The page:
July 13, 2011
"Data is to Information as Information is to Knowledge:" On Categorial Mistakes and Implementing Modern KM
"Last week someone tweeted a link to an article called “Who owns knowledge?” Fascinating title, right up my alley, couldn’t wait to read it. So I clicked away to the page hoping to find the answer to this esoteric question. Of course, the article was actually about copyright on legal documents, and it’s a great article, raising a very interesting question in this time of Super Lateral Musical Chairs. However, I was so disappointed to get to the end without a single mention of knowledge ownership. The author made a categorical mistake that is quite common, even amongst KMers. Knowledge and Information are not equivalent."
So wrote Ryan McClead in a June 28th 3 Geeks blog post titled Confusing Information and Knowledge. 30-plus years ago we debated this matter in library school during the "Information Age." The issue still remains alive today. The article, Who owns knowledge?, fails to make the distinction. McClead's post revisits this "categorical mistake" and ends with the following statement:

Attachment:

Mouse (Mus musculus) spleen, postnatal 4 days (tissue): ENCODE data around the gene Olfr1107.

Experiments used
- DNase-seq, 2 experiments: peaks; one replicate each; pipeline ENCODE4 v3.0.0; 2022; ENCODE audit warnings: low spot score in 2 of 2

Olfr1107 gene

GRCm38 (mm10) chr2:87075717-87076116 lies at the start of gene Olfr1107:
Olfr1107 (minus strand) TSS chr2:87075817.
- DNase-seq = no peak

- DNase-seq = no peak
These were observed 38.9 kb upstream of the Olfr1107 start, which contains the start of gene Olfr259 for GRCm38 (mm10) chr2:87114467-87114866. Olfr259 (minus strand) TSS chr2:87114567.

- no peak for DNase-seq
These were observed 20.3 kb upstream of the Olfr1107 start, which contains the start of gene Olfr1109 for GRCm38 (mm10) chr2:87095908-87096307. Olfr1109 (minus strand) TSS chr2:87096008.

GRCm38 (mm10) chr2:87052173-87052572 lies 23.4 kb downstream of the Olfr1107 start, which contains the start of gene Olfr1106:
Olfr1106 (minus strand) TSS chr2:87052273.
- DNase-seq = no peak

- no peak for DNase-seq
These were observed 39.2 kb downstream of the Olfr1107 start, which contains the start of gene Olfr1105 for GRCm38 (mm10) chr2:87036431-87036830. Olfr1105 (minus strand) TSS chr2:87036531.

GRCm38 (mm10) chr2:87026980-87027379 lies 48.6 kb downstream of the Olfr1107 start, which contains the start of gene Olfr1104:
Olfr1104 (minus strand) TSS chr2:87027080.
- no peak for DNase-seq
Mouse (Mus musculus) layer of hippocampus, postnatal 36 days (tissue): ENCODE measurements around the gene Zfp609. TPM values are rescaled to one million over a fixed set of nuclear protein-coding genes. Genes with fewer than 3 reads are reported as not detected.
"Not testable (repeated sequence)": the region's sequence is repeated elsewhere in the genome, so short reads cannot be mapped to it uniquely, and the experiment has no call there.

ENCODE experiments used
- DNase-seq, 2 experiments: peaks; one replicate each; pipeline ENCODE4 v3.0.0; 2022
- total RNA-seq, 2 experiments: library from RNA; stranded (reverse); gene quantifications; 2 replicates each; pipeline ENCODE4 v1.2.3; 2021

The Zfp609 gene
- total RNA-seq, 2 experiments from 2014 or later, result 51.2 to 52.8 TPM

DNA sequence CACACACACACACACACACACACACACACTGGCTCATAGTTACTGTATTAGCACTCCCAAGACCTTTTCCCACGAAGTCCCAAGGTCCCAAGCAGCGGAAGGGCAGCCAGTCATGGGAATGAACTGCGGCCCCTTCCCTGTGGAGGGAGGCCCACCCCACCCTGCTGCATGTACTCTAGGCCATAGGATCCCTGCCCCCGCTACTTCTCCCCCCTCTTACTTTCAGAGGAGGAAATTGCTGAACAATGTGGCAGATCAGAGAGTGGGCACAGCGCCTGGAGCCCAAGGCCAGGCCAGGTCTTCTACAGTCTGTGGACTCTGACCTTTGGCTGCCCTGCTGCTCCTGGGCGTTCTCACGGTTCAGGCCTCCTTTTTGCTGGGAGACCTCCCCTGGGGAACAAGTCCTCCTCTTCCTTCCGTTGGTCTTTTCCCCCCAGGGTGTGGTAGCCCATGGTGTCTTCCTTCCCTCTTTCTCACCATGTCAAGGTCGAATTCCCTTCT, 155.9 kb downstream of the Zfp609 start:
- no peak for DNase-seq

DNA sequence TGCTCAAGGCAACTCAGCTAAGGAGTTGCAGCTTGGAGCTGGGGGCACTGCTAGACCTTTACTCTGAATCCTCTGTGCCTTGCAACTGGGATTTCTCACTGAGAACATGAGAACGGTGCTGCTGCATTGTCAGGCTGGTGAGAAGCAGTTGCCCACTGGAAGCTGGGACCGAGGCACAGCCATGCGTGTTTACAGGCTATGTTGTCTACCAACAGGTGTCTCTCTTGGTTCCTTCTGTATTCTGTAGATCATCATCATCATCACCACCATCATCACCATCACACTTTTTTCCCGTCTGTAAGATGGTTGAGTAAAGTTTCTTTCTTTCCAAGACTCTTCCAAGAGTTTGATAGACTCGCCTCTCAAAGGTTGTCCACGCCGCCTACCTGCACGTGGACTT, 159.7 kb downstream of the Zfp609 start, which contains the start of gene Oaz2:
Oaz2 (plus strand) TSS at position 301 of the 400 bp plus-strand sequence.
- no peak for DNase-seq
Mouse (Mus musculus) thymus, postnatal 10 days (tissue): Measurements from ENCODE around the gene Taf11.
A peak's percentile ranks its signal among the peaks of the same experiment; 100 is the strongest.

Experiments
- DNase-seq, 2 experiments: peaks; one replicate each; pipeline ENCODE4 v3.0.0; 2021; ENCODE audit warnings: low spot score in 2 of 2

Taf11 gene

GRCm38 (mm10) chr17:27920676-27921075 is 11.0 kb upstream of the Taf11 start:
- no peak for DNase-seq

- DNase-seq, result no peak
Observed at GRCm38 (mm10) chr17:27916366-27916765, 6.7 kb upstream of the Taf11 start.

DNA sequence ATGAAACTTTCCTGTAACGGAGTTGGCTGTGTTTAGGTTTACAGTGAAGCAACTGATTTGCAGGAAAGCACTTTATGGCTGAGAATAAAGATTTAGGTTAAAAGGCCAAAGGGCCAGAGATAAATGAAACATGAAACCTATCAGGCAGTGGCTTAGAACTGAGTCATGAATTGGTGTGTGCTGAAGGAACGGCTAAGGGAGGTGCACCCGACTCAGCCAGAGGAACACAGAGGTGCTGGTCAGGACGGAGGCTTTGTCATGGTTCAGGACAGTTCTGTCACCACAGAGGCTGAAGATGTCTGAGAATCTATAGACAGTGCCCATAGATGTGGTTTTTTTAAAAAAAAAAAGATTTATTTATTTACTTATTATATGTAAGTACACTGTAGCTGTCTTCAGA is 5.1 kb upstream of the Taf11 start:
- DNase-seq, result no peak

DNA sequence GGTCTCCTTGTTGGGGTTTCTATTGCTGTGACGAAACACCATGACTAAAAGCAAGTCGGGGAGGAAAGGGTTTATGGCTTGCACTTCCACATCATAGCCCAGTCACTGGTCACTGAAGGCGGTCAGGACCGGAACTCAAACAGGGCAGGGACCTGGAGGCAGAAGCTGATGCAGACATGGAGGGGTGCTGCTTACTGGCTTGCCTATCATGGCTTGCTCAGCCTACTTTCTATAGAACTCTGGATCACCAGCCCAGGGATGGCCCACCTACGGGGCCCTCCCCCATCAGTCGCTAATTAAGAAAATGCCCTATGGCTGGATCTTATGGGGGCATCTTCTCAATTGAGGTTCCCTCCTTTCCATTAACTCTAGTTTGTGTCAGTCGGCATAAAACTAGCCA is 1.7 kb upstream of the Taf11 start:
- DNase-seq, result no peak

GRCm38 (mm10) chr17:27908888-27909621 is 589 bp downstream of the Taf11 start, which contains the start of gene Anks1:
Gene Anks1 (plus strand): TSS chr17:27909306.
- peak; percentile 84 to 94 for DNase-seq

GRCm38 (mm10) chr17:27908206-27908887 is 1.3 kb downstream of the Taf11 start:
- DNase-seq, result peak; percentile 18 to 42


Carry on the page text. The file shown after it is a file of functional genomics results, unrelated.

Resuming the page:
Knowledge Management is, I think, about helping your company take advantage of these new technologies to tell stories better and maybe a little bit about managing information.
KN in the Public Sector. Damn good point. I would add that KM is no longer important just in law firms and corporations. At least in the public sector, it is time for those law librarians who haven't done so, to engage their public sector agencies and courts. My hunch is many in the federal agency and courts sector already have, perhaps also true at the state-wide level. But it is time for county agency and court systems to move beyond in-house, one-off, reinvent-the-wheel KN systems (where they even exist).
I think it is up to local public sector law librarians to make this push -- even if it doesn't stay within their job responsibilities -- so that their user populations don't remain behind the curve. Certainly there will be resistance to change but KN is not a bleeding edge productivity solution. [JH]